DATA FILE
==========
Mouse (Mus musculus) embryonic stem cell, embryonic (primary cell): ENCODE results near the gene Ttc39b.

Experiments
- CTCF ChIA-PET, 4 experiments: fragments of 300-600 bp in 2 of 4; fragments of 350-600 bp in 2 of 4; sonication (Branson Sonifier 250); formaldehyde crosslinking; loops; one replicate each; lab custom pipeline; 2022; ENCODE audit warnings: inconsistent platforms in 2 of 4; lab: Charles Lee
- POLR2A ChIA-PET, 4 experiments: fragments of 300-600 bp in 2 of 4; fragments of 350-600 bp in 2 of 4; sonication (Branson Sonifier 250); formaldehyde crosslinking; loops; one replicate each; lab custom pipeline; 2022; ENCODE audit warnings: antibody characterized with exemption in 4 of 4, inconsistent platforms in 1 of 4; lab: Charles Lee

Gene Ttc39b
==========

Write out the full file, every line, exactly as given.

Mouse (Mus musculus) embryonic stem cell, embryonic (primary cell): ENCODE results near the gene Ttc39b.

Experiments
- CTCF ChIA-PET, 4 experiments: fragments of 300-600 bp in 2 of 4; fragments of 350-600 bp in 2 of 4; sonication (Branson Sonifier 250); formaldehyde crosslinking; loops; one replicate each; lab custom pipeline; 2022; ENCODE audit warnings: inconsistent platforms in 2 of 4; lab: Charles Lee
- POLR2A ChIA-PET, 4 experiments: fragments of 300-600 bp in 2 of 4; fragments of 350-600 bp in 2 of 4; sonication (Branson Sonifier 250); formaldehyde crosslinking; loops; one replicate each; lab custom pipeline; 2022; ENCODE audit warnings: antibody characterized with exemption in 4 of 4, inconsistent platforms in 1 of 4; lab: Charles Lee

Gene Ttc39b